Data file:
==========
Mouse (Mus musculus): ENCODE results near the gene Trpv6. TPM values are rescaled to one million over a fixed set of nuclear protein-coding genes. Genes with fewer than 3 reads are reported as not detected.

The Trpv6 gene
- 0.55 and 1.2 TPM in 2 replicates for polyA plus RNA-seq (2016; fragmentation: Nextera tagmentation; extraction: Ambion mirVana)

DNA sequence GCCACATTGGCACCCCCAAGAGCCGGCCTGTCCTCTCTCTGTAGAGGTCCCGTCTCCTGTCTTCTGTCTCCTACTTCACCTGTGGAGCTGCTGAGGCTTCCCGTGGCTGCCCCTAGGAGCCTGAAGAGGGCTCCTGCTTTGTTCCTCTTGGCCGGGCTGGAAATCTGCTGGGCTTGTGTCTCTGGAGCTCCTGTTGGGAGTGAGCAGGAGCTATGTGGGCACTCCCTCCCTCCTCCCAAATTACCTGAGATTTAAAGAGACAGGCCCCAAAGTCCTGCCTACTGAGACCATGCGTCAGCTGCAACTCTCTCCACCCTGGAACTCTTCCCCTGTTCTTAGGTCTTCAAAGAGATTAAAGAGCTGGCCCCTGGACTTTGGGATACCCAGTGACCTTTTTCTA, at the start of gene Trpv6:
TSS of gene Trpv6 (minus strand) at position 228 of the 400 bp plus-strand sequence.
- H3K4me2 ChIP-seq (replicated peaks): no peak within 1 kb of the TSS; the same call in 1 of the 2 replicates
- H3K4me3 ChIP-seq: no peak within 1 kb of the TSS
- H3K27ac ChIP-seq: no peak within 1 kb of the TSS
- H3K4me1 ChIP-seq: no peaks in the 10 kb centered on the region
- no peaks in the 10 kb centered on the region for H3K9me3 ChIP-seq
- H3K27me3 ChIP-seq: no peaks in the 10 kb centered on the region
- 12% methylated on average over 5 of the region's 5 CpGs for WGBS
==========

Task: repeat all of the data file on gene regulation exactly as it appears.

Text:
Mouse (Mus musculus): ENCODE results near the gene Trpv6. TPM values are rescaled to one million over a fixed set of nuclear protein-coding genes. Genes with fewer than 3 reads are reported as not detected.

The Trpv6 gene
- 0.55 and 1.2 TPM in 2 replicates for polyA plus RNA-seq (2016; fragmentation: Nextera tagmentation; extraction: Ambion mirVana)

DNA sequence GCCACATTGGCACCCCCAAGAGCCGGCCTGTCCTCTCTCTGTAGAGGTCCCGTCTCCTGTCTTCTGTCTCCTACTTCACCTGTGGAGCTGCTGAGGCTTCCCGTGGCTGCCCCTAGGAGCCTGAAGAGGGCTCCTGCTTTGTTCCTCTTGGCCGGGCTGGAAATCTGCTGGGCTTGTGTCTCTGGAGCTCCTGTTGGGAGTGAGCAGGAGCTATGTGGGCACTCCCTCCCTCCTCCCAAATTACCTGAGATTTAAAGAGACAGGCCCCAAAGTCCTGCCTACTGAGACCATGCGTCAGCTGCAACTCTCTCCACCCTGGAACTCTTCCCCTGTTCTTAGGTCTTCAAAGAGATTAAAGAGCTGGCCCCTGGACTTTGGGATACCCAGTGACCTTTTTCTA, at the start of gene Trpv6:
TSS of gene Trpv6 (minus strand) at position 228 of the 400 bp plus-strand sequence.
- H3K4me2 ChIP-seq (replicated peaks): no peak within 1 kb of the TSS; the same call in 1 of the 2 replicates
- H3K4me3 ChIP-seq: no peak within 1 kb of the TSS
- H3K27ac ChIP-seq: no peak within 1 kb of the TSS
- H3K4me1 ChIP-seq: no peaks in the 10 kb centered on the region
- no peaks in the 10 kb centered on the region for H3K9me3 ChIP-seq
- H3K27me3 ChIP-seq: no peaks in the 10 kb centered on the region
- 12% methylated on average over 5 of the region's 5 CpGs for WGBS